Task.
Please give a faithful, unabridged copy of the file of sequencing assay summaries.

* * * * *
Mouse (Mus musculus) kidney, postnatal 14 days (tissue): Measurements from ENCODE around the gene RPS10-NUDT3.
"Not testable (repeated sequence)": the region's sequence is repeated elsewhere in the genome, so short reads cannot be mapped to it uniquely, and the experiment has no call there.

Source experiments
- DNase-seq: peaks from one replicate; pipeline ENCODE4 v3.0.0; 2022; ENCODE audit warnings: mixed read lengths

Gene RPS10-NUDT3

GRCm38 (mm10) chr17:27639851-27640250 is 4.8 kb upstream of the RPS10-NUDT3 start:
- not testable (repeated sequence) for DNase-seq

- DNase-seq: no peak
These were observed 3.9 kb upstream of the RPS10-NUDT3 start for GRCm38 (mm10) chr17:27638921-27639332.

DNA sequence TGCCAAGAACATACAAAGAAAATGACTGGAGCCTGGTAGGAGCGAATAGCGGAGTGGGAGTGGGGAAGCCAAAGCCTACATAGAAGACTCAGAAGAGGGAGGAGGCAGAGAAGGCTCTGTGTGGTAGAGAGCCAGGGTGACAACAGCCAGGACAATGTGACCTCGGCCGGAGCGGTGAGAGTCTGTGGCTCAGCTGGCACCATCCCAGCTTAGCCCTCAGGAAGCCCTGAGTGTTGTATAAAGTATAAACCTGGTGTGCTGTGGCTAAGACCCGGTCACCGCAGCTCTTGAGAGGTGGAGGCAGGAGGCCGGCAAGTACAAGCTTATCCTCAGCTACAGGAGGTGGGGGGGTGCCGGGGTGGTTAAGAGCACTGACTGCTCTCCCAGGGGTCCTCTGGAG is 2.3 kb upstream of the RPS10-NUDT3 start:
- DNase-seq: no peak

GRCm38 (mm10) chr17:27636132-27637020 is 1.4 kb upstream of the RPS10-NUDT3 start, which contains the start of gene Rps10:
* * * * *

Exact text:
Mouse (Mus musculus) kidney, postnatal 14 days (tissue): Measurements from ENCODE around the gene RPS10-NUDT3.
"Not testable (repeated sequence)": the region's sequence is repeated elsewhere in the genome, so short reads cannot be mapped to it uniquely, and the experiment has no call there.

Source experiments
- DNase-seq: peaks from one replicate; pipeline ENCODE4 v3.0.0; 2022; ENCODE audit warnings: mixed read lengths

Gene RPS10-NUDT3

GRCm38 (mm10) chr17:27639851-27640250 is 4.8 kb upstream of the RPS10-NUDT3 start:
- not testable (repeated sequence) for DNase-seq

- DNase-seq: no peak
These were observed 3.9 kb upstream of the RPS10-NUDT3 start for GRCm38 (mm10) chr17:27638921-27639332.

DNA sequence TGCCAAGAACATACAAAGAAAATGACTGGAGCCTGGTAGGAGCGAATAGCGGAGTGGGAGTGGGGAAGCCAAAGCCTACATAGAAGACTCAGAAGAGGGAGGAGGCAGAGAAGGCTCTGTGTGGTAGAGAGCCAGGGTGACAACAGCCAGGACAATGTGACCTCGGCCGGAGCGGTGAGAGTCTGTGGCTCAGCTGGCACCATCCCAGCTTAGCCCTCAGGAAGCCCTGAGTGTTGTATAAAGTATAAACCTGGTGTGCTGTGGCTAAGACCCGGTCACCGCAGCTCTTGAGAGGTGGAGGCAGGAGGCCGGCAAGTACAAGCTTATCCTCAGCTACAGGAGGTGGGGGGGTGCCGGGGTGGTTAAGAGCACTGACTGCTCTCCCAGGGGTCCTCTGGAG is 2.3 kb upstream of the RPS10-NUDT3 start:
- DNase-seq: no peak

GRCm38 (mm10) chr17:27636132-27637020 is 1.4 kb upstream of the RPS10-NUDT3 start, which contains the start of gene Rps10: